By datejie cheko green
Canadian freelance journalist and humanitarian Ali Mustafa died in Aleppo one year ago this month. He and seven others were killed by a Syrian government bomb while searching for survivors among the rubble from a blast that struck the same spot minutes before. I first met Ali through union and student solidarity work at York University in 2008 and 2009. I saw the spark of his journalistic vision take form in the bold cooperative newspaper he created there with friends and allies: the YU Free Press. He was a colleague, a comrade and the softest soul of a man you could find.
Ali came from loving, humble, yet disconnected beginnings in a Toronto neighbourhood kept out of the city's wealth. Early on, he observed how establishment media neither reflected nor welcomed his Canadian experiences and perspectives. Nevertheless, he believed his stories were of value, as were those of the majority like him. He knew their lives mattered.
Unlike many who change themselves in order to access powerful environments exclusively for the enfranchised, Ali didn’t waste time trying to fit in. Instead, he banded with peers to create new outlets for journalism, forums for dialogue and avenues for cross-cultural and transnational expressions of love and possibility. He journeyed from Canada independently to meet people organizing to transcend poverty and sectarian violence in Brazil, Palestine, Egypt and Syria. He was determined to document their lives in places where few with the power of a Western camera and English language networks bothered to venture.
Despite his meagre means and lack of formal institutional legitimacy, Ali hustled as a freelancer to learn and practice as much as he could about the craft of photojournalism. He followed the path of so many forerunners and contemporaries, chronicling uprisings, witnessing atrocities and recognizing everyday heroes. His images were powerful, his documentation meticulous. Ali’s photographic works managed to humanize the dehumanized on all sides of the conflicts he covered. This was no small feat for a self-trained photographer in an age of ubiquitous digital image creators.
Ali put his skills to use and his body on the line to share the urgency of people whose lives he knew to be fundamentally more precarious than his own.
He felt it was the least he could do.
Ali was present for the protests at the Rabaa al-Adawiya mosque in Cairo, August 14, 20
14, where he remained day and night to document what is now known as “Egypt's Tiananmen Square.” It was a state-orchestrated massacre, the biggest mass killing of civilians in modern Egyptian history. Like all who survived and witnessed it, Ali came away traumatized.
With his increasing exposure to violence and disparity, Ali’s brightness shifted toward depression over time. Friends whose journeys between the Middle East and Canada paralleled his own remarked how Ali became burdened by the historic, tragic events he witnessed. His sense of frustration and loss was compounded by his professionally marginalized and occupationally vulnerable position as an independent journalist.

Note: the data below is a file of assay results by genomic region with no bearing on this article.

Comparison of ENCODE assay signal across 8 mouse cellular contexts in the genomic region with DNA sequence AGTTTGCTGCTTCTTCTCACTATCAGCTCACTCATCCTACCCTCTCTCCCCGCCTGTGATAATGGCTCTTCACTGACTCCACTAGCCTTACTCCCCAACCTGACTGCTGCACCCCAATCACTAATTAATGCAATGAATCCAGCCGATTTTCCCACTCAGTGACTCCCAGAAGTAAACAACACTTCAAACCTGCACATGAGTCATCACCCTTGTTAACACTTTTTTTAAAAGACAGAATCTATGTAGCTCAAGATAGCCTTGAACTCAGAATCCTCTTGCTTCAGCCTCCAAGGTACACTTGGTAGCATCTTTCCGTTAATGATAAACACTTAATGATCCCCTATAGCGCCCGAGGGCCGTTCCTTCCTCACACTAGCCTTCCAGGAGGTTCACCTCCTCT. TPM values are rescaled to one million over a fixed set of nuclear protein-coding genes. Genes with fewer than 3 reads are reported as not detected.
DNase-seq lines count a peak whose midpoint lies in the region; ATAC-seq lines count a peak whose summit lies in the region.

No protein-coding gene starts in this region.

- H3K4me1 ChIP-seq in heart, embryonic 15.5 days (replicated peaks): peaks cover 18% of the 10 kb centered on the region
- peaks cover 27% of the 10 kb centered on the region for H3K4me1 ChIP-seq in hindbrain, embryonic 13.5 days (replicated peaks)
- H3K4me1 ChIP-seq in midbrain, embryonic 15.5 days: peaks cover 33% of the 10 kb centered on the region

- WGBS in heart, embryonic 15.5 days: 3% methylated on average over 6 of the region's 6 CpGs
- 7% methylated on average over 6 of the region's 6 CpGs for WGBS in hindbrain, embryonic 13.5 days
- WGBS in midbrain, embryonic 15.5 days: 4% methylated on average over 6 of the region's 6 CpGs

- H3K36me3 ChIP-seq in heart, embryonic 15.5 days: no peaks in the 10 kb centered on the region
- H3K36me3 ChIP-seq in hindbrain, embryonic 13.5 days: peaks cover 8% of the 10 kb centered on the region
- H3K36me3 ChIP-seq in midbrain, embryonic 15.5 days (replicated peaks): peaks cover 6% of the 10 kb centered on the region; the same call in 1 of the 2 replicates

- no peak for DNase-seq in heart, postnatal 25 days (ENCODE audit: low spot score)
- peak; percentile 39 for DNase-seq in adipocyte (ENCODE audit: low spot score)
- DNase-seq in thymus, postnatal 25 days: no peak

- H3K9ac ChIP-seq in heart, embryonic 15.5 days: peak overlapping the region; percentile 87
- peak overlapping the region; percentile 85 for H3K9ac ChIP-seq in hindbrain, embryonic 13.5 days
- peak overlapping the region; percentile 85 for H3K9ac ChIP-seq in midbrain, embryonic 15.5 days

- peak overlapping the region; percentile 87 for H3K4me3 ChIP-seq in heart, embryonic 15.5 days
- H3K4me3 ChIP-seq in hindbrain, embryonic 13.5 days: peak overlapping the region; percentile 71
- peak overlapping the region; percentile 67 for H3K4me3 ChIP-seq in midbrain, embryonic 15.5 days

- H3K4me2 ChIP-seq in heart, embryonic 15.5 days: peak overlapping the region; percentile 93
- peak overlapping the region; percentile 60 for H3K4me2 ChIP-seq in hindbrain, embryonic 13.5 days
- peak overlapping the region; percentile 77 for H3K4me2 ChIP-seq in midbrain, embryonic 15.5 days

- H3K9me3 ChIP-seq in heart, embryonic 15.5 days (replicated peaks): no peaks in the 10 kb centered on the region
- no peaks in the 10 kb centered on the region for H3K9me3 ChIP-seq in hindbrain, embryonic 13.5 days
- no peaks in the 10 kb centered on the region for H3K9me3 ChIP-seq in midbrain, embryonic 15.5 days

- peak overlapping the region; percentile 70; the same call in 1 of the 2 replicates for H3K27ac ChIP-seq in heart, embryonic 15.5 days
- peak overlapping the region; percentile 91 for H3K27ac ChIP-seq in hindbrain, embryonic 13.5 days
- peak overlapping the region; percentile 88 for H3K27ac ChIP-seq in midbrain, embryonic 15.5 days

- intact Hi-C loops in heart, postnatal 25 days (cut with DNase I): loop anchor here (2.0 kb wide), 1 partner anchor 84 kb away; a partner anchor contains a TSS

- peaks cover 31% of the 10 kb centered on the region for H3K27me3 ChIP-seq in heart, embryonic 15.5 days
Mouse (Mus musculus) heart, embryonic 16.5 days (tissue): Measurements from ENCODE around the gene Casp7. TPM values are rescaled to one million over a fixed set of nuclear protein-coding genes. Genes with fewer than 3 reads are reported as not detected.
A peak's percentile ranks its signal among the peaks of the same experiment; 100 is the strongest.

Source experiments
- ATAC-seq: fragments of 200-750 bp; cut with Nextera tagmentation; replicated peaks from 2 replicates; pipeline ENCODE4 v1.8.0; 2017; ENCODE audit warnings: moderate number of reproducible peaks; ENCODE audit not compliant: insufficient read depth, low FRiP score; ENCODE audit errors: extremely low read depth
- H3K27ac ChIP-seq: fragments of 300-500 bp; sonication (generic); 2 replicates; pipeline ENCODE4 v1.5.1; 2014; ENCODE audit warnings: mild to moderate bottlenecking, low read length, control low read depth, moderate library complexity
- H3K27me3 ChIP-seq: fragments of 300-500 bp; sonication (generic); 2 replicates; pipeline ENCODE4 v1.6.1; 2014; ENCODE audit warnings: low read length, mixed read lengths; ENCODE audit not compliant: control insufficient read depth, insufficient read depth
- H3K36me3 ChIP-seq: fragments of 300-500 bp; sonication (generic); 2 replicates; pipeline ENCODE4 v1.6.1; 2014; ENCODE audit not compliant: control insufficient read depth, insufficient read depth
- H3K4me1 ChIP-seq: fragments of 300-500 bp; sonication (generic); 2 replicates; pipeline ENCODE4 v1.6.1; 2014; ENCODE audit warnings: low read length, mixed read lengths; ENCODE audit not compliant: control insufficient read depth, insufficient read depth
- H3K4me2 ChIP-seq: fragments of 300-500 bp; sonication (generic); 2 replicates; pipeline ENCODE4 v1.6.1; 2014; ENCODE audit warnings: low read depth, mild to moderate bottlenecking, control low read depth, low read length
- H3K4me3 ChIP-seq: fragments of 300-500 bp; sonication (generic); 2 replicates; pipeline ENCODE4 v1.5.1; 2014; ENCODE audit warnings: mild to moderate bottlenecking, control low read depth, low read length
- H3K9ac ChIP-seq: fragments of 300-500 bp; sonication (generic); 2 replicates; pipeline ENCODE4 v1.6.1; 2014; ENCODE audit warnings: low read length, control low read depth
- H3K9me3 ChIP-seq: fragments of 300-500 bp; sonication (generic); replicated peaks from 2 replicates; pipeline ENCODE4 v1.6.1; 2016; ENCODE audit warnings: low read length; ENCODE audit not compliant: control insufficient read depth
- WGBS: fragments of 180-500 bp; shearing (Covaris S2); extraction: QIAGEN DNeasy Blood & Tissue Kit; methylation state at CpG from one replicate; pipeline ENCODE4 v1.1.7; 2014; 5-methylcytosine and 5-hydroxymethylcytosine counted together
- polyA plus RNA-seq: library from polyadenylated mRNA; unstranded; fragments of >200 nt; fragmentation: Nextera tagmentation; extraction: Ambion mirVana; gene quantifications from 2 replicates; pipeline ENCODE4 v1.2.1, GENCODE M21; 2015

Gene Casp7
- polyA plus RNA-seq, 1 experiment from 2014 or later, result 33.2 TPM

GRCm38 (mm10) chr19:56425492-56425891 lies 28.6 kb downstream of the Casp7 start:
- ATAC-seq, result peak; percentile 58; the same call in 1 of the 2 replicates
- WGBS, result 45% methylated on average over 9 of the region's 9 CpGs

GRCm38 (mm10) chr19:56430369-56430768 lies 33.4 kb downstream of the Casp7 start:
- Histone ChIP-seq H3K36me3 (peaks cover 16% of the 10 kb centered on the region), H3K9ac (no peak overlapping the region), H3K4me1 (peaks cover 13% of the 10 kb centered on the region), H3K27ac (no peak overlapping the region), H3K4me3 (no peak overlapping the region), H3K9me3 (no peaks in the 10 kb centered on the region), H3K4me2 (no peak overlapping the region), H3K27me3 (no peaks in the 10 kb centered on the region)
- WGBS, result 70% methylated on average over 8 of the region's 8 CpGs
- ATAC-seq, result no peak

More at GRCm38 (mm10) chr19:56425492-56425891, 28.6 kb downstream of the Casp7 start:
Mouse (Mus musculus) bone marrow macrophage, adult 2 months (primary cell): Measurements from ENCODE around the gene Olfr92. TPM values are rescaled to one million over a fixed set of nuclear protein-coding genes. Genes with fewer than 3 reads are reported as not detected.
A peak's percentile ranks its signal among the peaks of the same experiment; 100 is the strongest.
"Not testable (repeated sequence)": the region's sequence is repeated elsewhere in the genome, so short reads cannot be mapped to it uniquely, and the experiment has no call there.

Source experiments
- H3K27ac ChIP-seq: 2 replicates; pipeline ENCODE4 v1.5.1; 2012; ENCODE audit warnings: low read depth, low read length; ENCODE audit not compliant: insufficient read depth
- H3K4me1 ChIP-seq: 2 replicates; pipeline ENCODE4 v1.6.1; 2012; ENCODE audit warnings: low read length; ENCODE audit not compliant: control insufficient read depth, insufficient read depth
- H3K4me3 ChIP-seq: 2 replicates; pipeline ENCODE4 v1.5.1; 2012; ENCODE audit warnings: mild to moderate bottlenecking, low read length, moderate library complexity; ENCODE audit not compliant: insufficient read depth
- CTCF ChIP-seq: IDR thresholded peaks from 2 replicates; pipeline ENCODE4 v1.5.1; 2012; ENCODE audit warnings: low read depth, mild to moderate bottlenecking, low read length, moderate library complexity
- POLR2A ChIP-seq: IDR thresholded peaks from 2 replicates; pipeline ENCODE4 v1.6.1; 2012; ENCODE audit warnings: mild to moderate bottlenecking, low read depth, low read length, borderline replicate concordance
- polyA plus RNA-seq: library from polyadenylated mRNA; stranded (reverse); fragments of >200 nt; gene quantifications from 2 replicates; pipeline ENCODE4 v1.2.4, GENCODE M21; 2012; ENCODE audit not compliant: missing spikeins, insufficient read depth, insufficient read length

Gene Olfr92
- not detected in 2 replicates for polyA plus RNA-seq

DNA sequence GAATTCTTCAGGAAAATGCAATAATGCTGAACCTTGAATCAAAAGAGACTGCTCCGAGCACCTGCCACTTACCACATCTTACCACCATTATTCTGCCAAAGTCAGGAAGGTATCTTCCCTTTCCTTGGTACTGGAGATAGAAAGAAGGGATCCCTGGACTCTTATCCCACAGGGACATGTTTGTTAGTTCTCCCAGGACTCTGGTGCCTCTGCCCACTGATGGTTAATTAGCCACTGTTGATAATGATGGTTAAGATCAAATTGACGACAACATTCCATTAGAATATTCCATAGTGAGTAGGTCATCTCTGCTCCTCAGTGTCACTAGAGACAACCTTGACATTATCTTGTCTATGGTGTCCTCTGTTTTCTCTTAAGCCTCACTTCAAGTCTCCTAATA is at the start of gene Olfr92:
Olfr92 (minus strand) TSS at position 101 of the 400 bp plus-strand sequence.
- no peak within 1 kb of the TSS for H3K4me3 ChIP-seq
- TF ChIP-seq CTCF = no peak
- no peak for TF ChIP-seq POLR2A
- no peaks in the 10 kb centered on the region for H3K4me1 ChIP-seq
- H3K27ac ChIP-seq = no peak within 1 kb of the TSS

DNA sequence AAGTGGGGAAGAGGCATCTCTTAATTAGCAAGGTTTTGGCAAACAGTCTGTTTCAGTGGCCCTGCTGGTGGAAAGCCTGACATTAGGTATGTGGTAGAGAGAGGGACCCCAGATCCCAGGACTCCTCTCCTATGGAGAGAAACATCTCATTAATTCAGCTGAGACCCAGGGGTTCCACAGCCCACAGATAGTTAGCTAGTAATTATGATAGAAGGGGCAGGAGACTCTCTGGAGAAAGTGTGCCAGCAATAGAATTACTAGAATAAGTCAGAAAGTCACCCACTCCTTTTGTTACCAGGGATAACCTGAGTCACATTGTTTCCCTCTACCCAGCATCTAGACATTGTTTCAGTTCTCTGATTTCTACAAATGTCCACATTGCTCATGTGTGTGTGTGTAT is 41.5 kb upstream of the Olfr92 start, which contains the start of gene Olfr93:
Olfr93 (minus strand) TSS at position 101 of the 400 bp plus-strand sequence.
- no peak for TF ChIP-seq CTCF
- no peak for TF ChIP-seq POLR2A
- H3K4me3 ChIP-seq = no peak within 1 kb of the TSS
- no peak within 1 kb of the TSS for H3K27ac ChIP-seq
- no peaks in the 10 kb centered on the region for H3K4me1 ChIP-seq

The International News Safety Institute says that photojournalists like Ali “who take extreme risks to get a story but are subsequently unable to find a way to get it on air are particularly at risk [of post traumatic stress disorder]—probably because at the core of PTSD is the concept of meaning.”
Freelancers constantly struggle to get news agencies to take their journalism, acuity and safety seriously. Despite successfully making reliable contacts and building tight networks in the region, Ali found that it was constantly a hard sell to find takers for his work and to get paid. Even worse was that agencies were most responsive to the work that put him at the scene of highest exposure to violence. And for these photographs, according to a close friend and colleague, he would be paid a mere $20 per image.
In the winter of 2013–2014 Ali grew distant, slept less and was confused and disoriented about where he should go (and where he could afford to go) next. He worked furiously to map out new plans for documenting the lives of Syrians who were caring for each other amid the violence and crushing scarcity of war and international isolation.
Friends found it difficult to get through to Ali, not just practically, but amid his mental fog. If he’d had access to the support of an editor, an agency, an association or a media union, perhaps they could have recognized the signs and got him the assistance he most needed: the funds to return to Canada (or to find safety in the region), health insurance to cover acute and ongoing counselling, more extensive and appropriate safety training, and protective personal equipment.
We will never know if comprehensive institutional support and intervention could have spared Ali. What we do know is that it would certainly help those freelancers currently in the field, and those who will, sooner or later, find their way to such engaged reporting.
As the world of news media shifts toward more and more precarious journalism, how will we organize in support of freelancers’ safety? Do news consumers, governments and advocates seeking documentation and media companies who buy their works have a role to play in the health, welfare and livelihoods of the independent journalists on the front lines?
datejie cheko green has 25 years of experience in public broadcasting, civil society, scholarly, arts and human rights sectors. She has worked in Canada, Sudan, Kenya and Eritrea on transnational projects with local and international reach. As Freelance Organizer with the Canadian Media Guild, datejie has been building supports for independent journalists, communications, technical, creative and knowledge workers toward equitable occupational health and sustenance. Find her on Twitter or LinkedIn.
This post was originally published by green on LinkedIn.